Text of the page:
Editor's Notes


• INVESTIGATIVE JOURNALISM. We are pleased to announce the receipt of a new grant for the Reason Foundation Investigative Journalism Fund. We are actively seeking leads to worthwhile investigative projects, as well as qualified journalists interested in doing such reporting. If you fit into either category, let us hear from you.

• RESPONSE TO NADER. Senior Editor Tibor Machan conducted a highly successful media campaign against Ralph Nader's attempted "Big Business Day" in April. In addition to his editorial in REASONâ€""The Anti-Business Mentality"â€"Machan had op-ed pieces published in both the New York Times ("Don't Turn Employees into Police Informants," April 16) and the Los Angeles Times ("An Unexpected Defense of Businessmen's Rights," April 20). In both cases Machan argued for evenhanded consideration of people in all professions as to possible wrong-doing, rather than singling out those in business for a presumption of guilt, as Nader's proposals seem to do. Machan's articulate arguments, perhaps helped by his identification as a professor of "Marxist economics," led to Time picking up a quote from his New York Times piece to conclude its own coverage of Big Business Day. [Not to worry, folksâ€"Machan is teaching UCSB economics students about Marxist economics, not teaching them to be Marxists!]

• CATALOGUED. When you pick up your copy of The Next Whole Earth Catalog, due out in September from Random House, be sure to look for the section on Libertarian Periodicals. There you'll find a perceptive overview of the libertarian movement, followed by brief reviews of Inquiry, Libertarian Review, SLS's Liberty, Libertarian Vanguard, and our very own REASON and FRONTLINES. While the Whole Earth folks found REASON somewhat "stolid," with "the air of a slightly stiff Rotarian [!] loosening his tie while he excitedly discusses abolishing the Income Tax," they praised it for revealing worthwhile truths and cited our "bold investigative report on curious United Farm Workers funding." For FRONTLINES, they had unmitigated praise. Terming it "lively, gossipy, and informal," they concluded that "there's probably no better way to gain a compact overview of the libertarians. Highly recommended."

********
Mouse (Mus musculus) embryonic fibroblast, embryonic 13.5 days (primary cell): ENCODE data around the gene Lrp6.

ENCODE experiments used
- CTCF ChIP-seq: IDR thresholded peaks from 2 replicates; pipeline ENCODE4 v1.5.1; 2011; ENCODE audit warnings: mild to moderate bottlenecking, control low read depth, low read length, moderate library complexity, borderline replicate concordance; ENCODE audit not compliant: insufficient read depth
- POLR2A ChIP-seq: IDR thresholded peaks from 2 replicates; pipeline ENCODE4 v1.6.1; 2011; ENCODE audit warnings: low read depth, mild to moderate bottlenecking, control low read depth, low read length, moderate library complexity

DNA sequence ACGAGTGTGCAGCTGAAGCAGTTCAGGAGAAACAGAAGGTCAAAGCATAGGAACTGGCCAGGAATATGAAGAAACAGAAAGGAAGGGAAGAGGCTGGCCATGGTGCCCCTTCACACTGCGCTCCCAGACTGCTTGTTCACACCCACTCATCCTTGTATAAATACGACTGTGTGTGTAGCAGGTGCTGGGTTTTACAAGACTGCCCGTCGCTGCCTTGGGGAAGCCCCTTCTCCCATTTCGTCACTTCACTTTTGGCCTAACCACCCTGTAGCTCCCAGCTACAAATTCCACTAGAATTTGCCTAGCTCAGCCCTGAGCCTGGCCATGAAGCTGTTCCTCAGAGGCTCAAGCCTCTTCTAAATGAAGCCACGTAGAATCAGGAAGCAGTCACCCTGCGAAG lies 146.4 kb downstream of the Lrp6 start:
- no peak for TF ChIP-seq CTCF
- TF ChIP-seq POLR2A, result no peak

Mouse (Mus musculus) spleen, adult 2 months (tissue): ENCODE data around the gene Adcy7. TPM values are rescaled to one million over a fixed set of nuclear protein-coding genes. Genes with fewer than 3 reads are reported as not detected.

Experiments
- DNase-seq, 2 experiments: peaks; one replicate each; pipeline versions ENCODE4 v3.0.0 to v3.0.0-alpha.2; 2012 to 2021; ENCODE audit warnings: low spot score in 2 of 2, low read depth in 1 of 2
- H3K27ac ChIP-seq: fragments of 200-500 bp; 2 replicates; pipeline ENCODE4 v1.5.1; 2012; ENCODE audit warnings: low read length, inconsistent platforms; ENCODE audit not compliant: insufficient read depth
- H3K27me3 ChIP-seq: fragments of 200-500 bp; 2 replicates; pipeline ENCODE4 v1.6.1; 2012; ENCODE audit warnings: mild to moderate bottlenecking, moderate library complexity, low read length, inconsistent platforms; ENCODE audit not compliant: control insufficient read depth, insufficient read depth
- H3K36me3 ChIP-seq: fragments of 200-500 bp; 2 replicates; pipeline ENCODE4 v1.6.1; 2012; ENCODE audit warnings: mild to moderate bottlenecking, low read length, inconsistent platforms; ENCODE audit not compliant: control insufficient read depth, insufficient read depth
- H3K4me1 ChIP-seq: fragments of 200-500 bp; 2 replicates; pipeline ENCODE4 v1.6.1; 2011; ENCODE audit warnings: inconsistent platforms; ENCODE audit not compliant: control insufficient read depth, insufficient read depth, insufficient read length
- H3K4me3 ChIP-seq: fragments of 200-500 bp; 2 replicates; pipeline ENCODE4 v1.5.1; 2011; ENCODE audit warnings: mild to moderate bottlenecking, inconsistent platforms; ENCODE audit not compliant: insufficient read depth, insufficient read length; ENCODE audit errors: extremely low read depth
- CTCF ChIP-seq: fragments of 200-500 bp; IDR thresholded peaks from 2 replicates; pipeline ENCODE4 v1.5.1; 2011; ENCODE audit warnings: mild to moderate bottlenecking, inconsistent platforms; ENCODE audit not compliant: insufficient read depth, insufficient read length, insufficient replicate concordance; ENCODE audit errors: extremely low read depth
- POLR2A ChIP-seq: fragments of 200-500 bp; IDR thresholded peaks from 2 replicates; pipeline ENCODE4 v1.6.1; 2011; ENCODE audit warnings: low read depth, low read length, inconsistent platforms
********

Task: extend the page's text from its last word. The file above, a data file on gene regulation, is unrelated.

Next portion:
• FOR THE RECORD. Ron Paul's much-quoted "SALT-Free Defense" from our March issue has now been reprinted in the Congressional Record. Interested readers will find it on page H2317, March 27, 1980.

• SUPER-GLUE BROADCAST. David Mathisen, author of our exclusive report on FDA suppression of the medical uses of super glue, was the featured guest on Clark Weber's "Contact" program on radio WIND in Chicago, April 30, the same program that last fall featured REASON author Patty Newman debating Cesar Chavez on the points in "Who's Bankrolling the UFW?" (Nov. 1979).

• PRIVATE SPACE PROGRAM. If you were thrilled by the photos of the surface of Mars sent back by the Viking landers, here's your chance to participate personally in the space program. Although one of the two landers went dead in March, the other is expected to continue transmitting valuable scientific data for up to 10 more years. There's just one problem. NASA funding cuts threaten to eliminate the relatively modest budget for processing and analyzing the Viking data. Hence, the San Francisco section of the American Astronautical Society has set up a voluntary program to raise $1 million for this purpose. Your tax-deductible contribution will keep the computers humming and the analysts computingâ€"and perhaps set a healthy precedent for voluntary support of space efforts. Send it to the Viking Fund, Box 7205-R, Menlo Park, CA 94025.

• TRITIUM UPDATE. Shortly after our March article on the hysteria in Arizona over tritium release from a luminous-dial factory, an editorial in Science made much the same point. Merril Eisenbud of the New York University Medical Center pointed out that the radioactivity of tritium is so weak that if all the tritium and carbon-14 (also a "soft beta emitter") used in 1978 by all US biomedical institutions were to be discharged by a single incinerator stack, the dose to the public would meet existing standards within a few tens of meters from the stack. Eisenbud pointed out that NRC and EPA regulations permit biomedical institutions to incinerate such wastes but that none have chosen to do so, for fear of adverse public reaction. Instead, they have "opted to accept the burden of unnecessary recordkeeping and inspection procedures, as well as the expense of shipping their wastes to distant burial grounds."